Consumers being charged 60pc more for buying 'green'
Published 10/06/2011 | 05:00
CONSUMERS are being charged an average of 60pc more for buying eco-friendly products, a shocking new survey shows.
Research carried out by the Consumers' Association found that many items marketed as kind to the environment are anything but kind to the pocket, as they are more than double the price of regular goods.
Business body IBEC denied yesterday that the massive premium being incurred by consumers for buying recycled and biodegradable products was a rip-off.
"Ecological" baby wipes were three-and-a-half times dearer than regular baby wipes, the research, seen by the Irish Independent, shows.
Biodegradable nappies were twice as expensive as the regular ones, according to the survey, while recycled toilet roll was 74pc dearer than the ordinary version.
A basket of 13 goods bought in various shops worked out at €78.77 for the ordinary version of the groceries. The basket contained everything from kitchen rolls to detergents to paint.
But the cost of the basket, if green versions of the same items were bought, jumped to €123, researcher Aisling Murtagh found. The average price difference worked out at 63pc.
A similar survey in Britain found a 44pc difference in prices for regular and green products.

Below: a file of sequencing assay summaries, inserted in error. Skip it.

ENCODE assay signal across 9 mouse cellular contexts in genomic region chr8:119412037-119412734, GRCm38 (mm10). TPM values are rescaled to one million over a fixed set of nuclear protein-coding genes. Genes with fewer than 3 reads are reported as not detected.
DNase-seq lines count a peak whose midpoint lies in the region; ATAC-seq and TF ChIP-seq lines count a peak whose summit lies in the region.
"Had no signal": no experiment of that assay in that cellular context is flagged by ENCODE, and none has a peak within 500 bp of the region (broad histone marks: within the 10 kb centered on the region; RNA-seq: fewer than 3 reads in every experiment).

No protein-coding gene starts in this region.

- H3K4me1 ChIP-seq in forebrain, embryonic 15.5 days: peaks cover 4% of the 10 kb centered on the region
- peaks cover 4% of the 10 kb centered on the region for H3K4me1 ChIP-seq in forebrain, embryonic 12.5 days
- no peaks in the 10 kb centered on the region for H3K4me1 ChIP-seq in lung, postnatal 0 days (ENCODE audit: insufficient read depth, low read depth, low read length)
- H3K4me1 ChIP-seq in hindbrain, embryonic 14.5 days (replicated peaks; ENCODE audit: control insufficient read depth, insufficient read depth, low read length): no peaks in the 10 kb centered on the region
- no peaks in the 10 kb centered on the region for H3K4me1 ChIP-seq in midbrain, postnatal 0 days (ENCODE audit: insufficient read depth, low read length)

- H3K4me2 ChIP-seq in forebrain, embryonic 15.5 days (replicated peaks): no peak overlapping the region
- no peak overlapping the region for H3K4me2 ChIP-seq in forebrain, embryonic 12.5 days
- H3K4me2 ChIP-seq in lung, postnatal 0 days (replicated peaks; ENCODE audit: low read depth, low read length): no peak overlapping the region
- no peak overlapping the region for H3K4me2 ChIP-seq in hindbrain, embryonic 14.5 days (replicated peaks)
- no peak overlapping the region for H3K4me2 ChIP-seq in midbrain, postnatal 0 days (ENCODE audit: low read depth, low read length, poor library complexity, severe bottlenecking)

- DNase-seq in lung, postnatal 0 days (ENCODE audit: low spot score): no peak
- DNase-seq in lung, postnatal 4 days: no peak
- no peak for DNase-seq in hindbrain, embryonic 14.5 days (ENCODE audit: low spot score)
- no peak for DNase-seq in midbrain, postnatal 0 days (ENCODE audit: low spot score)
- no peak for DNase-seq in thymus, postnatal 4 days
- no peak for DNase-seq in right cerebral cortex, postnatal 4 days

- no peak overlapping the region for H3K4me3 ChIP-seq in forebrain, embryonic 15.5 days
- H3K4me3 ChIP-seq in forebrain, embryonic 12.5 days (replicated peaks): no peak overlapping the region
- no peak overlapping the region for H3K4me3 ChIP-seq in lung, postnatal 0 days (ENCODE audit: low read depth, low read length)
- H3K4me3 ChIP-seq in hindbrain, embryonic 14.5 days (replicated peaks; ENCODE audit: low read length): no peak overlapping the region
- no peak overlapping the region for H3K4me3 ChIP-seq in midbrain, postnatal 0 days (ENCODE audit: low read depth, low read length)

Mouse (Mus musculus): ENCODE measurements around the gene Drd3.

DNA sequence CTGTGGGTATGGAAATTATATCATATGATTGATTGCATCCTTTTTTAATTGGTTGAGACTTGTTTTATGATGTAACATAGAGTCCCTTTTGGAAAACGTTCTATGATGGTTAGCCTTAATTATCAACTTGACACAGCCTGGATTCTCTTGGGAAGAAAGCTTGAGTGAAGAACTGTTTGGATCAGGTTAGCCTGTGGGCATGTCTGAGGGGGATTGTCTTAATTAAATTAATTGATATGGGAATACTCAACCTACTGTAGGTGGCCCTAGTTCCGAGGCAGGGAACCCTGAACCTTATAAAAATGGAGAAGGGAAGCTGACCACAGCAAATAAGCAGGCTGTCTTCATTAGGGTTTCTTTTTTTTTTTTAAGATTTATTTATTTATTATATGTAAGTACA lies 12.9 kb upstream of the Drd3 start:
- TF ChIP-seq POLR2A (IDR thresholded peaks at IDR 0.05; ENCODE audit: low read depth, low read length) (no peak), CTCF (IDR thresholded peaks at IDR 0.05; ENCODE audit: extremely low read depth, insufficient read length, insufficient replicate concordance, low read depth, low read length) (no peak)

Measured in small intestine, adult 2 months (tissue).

"Some of the products were recycled, biodegradable and others described as 'ecological'.
"We found that you will pay an average of 60pc more for the greener product," Ms Murtagh wrote in the current issue of 'Consumer Choice' magazine.
Only one of the products surveyed -- dishwasher tablets -- was less expensive for the green version.
Baby products were found to have the highest premium.
So-called eco nappies were just over twice as costly as the standard version for a pack of 42.
Pampers Active Fit cost €7.78 in Superquinn, but Moltex White Eco Nappies, which are described as biodegradable, cost €15.99 in the same store.
Chief executive of the Consumers Association Dermott Jewell accused manufacturers and retailers of exploiting consumers' willingness to protect the environment.
"We are not sure that consumers are aware that the prices for green products are so high. It is a rip-off and we would question the need for such a gap in prices."
Turloch Denihan of IBEC's Retail Ireland said he was surprised the research found such a large difference between the prices for green products and regular ones.
But he said there was bound to be a premium for green products as the production processes were often different and green goods are often for a niche market.
"If it costs the retailer more, he has to sell it for more. If retailers are overcharging they will not sell many," he said.